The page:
DID THE UFC HAVE A TAI CHI FIGHTER?
Did the UFC have a Tai Chi fighter?
While you intrigued by this question, let us briefly talk about Tai Chi.
Tai Chi in our current times, especially in the West, is thought of as a “health exercise”.
As supposed to what it was and is, a martial art or way of combat.
Yang Lu Chan, the founder of the Yang Style Tai Chi was hired as a martial instructor for the Imperial Guards of the Qing dynasty in China. This was during the 19th Century, and these Imperial guards were responsible for the guarding of the Forbidden City of Beijing. Meaning they protected the Emperor and the imperial family.
If Tai Chi was only “a health exercise” why would he have been hired to instruct imperial guards? The answer is simple, Tai Chi or Taiji Quan is a martial art and yes, its practice has health benefits. And on a deeper level like most Traditional Chinese Martial Arts offers more than just combat. The more one delves into its practice.
Unfortunately, this martial art and many others have a lot to offer and many are ignorant of its martial prowess. Joe Rogan has thrown his opinion of even Wing Chun and Tai Chi not being effective as martial arts. Although the great Anderson Silva, knows Wing Chun. He is a student of Dan Inosanto, one of Bruce Lee’s disciples.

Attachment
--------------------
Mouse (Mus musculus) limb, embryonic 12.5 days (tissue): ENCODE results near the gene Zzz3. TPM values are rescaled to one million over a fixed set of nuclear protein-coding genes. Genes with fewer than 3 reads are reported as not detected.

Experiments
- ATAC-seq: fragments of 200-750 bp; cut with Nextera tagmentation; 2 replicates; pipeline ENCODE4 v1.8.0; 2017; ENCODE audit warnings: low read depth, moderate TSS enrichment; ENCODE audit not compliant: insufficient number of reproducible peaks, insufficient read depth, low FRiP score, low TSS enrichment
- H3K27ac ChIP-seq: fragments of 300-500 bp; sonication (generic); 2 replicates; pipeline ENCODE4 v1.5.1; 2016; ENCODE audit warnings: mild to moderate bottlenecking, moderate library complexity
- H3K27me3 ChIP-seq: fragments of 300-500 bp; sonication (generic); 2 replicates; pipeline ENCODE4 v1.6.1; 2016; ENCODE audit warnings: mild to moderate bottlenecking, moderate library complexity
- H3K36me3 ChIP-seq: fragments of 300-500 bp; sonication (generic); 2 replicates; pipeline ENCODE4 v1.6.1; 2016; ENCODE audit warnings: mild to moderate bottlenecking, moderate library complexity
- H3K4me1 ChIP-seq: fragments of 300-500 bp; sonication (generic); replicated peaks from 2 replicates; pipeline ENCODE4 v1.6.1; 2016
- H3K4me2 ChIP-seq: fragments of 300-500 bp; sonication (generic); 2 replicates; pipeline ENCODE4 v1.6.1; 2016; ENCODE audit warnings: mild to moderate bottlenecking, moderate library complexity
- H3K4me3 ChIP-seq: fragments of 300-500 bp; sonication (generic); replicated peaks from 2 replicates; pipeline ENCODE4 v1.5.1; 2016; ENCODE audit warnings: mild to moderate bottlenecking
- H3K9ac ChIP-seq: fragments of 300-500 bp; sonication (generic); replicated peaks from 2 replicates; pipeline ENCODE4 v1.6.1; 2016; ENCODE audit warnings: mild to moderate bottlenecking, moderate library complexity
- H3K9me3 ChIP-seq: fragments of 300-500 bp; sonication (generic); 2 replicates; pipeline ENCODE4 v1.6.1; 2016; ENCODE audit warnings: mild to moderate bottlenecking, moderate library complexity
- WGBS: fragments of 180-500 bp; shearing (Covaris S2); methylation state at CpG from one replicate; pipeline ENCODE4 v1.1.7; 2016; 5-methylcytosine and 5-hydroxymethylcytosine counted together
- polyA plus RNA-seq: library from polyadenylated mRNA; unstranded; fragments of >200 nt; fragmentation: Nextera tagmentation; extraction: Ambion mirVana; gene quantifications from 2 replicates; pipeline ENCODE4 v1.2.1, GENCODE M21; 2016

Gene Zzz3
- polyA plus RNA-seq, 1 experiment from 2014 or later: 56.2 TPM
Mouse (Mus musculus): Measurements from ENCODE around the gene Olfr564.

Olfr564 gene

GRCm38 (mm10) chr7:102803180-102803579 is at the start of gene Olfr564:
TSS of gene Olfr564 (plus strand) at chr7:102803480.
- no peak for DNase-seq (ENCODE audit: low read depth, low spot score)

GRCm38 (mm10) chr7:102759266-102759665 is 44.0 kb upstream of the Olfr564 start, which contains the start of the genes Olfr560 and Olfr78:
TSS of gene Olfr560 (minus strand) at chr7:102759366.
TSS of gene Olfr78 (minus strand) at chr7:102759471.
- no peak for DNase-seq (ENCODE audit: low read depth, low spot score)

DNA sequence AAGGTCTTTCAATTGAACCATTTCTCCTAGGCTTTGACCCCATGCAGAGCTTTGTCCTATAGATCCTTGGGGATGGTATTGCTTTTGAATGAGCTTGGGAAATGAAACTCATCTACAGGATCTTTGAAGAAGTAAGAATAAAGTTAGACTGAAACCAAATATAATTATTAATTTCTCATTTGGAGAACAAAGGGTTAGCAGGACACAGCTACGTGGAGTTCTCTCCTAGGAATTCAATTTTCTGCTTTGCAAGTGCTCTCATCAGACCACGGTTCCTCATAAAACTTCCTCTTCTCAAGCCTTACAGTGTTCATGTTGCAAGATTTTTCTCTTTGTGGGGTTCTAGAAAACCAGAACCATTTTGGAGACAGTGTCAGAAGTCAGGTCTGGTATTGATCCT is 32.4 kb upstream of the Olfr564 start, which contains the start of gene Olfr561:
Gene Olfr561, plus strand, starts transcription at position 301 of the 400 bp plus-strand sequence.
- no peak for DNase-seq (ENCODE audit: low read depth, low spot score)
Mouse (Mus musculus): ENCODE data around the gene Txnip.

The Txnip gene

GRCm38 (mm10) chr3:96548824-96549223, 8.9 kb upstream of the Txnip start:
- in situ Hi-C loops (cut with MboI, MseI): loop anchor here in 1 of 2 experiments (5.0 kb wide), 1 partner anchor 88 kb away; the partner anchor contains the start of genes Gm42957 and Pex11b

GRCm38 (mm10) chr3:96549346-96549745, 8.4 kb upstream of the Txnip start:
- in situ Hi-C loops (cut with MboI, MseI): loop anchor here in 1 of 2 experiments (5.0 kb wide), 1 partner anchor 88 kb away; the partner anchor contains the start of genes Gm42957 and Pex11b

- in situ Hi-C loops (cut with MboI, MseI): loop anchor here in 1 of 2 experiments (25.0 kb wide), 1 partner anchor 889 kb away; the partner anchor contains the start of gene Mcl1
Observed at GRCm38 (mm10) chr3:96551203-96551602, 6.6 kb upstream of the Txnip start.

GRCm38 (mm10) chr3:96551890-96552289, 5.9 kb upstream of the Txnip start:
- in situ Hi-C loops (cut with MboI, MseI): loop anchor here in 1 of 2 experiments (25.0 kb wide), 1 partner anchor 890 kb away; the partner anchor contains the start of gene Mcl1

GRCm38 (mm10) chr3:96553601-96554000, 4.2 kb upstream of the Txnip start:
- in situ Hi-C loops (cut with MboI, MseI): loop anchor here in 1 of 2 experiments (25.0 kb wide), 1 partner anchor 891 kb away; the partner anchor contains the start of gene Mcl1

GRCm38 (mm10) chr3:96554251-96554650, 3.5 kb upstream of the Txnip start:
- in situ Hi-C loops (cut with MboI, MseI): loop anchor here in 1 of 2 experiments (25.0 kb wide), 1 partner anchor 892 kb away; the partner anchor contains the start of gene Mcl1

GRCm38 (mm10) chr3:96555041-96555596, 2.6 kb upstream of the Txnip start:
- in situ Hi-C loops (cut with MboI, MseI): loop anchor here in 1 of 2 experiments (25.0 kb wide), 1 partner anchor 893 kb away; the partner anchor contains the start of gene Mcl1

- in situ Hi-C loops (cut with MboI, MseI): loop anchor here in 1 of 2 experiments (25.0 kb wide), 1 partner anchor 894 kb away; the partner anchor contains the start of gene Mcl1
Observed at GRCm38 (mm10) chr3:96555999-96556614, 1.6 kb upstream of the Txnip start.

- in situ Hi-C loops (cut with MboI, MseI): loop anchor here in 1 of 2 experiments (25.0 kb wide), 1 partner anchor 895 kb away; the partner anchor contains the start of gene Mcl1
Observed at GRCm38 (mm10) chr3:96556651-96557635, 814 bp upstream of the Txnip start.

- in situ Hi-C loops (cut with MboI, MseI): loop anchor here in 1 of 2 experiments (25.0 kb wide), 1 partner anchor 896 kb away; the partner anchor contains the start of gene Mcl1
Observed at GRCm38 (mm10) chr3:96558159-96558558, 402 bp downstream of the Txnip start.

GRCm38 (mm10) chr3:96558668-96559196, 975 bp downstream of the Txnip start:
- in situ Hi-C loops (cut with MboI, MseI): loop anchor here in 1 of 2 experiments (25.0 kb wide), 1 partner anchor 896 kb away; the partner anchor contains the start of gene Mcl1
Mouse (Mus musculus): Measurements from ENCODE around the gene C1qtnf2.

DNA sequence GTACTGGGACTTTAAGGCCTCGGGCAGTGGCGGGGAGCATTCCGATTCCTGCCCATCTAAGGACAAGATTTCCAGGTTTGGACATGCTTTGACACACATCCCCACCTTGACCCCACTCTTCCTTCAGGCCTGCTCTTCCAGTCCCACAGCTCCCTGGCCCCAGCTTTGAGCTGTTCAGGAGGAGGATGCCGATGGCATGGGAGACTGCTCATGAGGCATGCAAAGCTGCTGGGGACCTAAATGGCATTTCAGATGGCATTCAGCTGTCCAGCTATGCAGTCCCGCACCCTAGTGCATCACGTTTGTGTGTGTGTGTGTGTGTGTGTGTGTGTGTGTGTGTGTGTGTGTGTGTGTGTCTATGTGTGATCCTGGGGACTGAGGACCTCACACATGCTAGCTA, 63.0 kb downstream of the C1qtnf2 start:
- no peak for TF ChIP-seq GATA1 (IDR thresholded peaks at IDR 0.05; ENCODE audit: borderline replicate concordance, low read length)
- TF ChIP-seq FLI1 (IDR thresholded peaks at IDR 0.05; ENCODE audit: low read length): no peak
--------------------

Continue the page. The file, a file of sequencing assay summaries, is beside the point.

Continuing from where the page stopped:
So who is the Taiji practitioner of the UFC?
In 2009, in Las Vegas, a fighter by the name of Nick Osipczak fighting from the UK fought against Frank Lester. A fight Joe Rogan commentated on. Nick won the fight and would win other fights in the UFC, as well as lose some as well. Nick is a Tai Chi practitioner and has spoken about how the principles from Tai Chi benefited his martial arts training. He did also train in Brazilian jiujitsu and the core other martial arts mostly used by MMA fighters. But unlike most in the MMA community recognised the benefits of Tai Chi and the practice of Qi Gong (pronounced “Chee Gong”).
Nick Osipczak may be the only Tai Chi fighter to enter the UFC. Something not widely known.
A Chinese MMA fighter who defeated a supposed, “Tai Chi” Master. However, although he did defeat someone, that person was not a “Tai Chi Master”. And Xu Xiaodong was doing positive things by exposing a fake master. His fight was used as “evidence” Kung Fu or Traditional Chinese Martial Arts in this case as not being effective.
But a video of Chen Zi Qiang displaying his Taiji skills through wrestling with a man twice his size, did not receive the same virality. The video displayed below shows his skills. And he may have concussed his partner. Now the man may have not been a professional wrestler. But the point of the video was to display the skills of Tai Chi/Taiji Quan. Not that it is better than this style or that style. You can enrich your “style” by applying principles it may lack.
That debate is futile, the individual at the end represents his understanding of what his mind can do. We have four limbs, and all techniques derive from the same principles at the end. The other reality is that the talks of styles are just branding or marketing. And this obsession is more dogmatic in the West.
This post serves to inform those who are still not aware that Tai Chi is a martial art.